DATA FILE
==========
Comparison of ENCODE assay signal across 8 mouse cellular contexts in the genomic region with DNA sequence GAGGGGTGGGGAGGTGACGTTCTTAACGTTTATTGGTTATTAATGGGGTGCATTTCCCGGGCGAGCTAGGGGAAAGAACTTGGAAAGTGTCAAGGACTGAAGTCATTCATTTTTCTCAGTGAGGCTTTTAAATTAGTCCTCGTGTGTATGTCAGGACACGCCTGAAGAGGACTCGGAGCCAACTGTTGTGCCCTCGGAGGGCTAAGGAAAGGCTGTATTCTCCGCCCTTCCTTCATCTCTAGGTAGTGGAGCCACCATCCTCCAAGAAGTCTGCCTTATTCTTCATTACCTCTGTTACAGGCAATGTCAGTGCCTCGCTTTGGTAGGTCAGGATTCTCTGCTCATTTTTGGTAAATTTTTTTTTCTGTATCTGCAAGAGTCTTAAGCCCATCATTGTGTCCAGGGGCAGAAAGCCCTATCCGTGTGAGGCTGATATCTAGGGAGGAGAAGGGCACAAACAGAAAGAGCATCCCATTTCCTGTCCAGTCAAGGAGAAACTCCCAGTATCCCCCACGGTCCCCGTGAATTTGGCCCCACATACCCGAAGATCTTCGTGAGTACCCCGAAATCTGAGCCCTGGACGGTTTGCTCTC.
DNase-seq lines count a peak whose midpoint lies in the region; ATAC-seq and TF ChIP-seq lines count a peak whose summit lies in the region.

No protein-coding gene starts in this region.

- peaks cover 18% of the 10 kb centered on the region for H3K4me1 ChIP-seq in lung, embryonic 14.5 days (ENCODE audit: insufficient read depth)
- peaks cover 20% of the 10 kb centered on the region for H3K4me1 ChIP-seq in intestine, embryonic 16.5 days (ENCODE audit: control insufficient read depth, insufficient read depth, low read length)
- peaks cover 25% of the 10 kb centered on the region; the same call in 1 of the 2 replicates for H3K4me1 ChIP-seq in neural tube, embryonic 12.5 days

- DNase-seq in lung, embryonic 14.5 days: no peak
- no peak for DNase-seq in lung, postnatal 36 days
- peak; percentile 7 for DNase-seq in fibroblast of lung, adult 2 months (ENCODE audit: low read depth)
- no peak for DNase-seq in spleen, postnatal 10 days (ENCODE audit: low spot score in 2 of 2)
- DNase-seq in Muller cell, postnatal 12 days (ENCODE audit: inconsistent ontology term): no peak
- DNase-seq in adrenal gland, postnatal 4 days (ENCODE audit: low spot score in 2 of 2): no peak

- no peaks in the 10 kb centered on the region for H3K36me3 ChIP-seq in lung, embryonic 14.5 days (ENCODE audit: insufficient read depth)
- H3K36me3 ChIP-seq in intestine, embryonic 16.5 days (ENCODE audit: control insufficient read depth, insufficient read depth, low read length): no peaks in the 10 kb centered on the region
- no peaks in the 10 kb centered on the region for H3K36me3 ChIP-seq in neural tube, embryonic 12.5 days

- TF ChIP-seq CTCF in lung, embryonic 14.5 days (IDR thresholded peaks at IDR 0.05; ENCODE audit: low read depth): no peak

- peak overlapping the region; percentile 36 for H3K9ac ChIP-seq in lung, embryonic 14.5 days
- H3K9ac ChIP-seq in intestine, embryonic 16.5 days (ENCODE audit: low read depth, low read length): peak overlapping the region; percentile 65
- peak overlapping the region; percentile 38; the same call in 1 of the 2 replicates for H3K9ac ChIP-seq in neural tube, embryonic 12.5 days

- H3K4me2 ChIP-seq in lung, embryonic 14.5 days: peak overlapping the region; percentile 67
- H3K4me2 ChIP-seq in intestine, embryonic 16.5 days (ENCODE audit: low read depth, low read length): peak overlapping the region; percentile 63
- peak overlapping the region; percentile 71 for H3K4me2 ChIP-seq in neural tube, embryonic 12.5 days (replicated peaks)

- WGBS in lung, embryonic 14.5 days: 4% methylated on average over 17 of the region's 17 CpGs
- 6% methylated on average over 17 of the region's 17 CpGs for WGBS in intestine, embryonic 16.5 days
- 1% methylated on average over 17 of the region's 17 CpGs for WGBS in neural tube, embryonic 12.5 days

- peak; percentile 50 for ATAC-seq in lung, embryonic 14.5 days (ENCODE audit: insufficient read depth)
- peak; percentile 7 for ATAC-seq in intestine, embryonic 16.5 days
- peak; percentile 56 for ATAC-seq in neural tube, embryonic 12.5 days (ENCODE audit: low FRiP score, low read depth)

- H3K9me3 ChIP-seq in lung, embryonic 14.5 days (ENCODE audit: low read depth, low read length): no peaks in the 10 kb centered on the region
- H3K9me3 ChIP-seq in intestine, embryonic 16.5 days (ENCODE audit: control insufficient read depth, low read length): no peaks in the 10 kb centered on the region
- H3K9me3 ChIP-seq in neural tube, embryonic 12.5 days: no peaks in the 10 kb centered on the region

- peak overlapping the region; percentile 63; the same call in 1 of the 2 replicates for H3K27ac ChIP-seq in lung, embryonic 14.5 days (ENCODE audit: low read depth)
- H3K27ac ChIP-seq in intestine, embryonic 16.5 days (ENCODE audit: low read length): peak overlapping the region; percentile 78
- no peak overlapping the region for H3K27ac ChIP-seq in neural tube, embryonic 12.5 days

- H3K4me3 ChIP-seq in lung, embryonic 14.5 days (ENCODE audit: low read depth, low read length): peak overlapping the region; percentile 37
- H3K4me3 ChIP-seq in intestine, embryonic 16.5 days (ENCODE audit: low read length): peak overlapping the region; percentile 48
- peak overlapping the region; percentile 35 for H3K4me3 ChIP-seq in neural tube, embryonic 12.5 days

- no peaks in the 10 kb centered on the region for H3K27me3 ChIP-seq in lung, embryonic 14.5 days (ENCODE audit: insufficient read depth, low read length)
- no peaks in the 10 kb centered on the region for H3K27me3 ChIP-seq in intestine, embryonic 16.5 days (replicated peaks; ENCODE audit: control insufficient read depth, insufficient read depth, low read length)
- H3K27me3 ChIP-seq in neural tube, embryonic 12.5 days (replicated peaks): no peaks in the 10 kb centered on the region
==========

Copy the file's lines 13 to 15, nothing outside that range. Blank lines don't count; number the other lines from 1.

- no peaks in the 10 kb centered on the region for H3K36me3 ChIP-seq in lung, embryonic 14.5 days (ENCODE audit: insufficient read depth)
- H3K36me3 ChIP-seq in intestine, embryonic 16.5 days (ENCODE audit: control insufficient read depth, insufficient read depth, low read length): no peaks in the 10 kb centered on the region
- no peaks in the 10 kb centered on the region for H3K36me3 ChIP-seq in neural tube, embryonic 12.5 days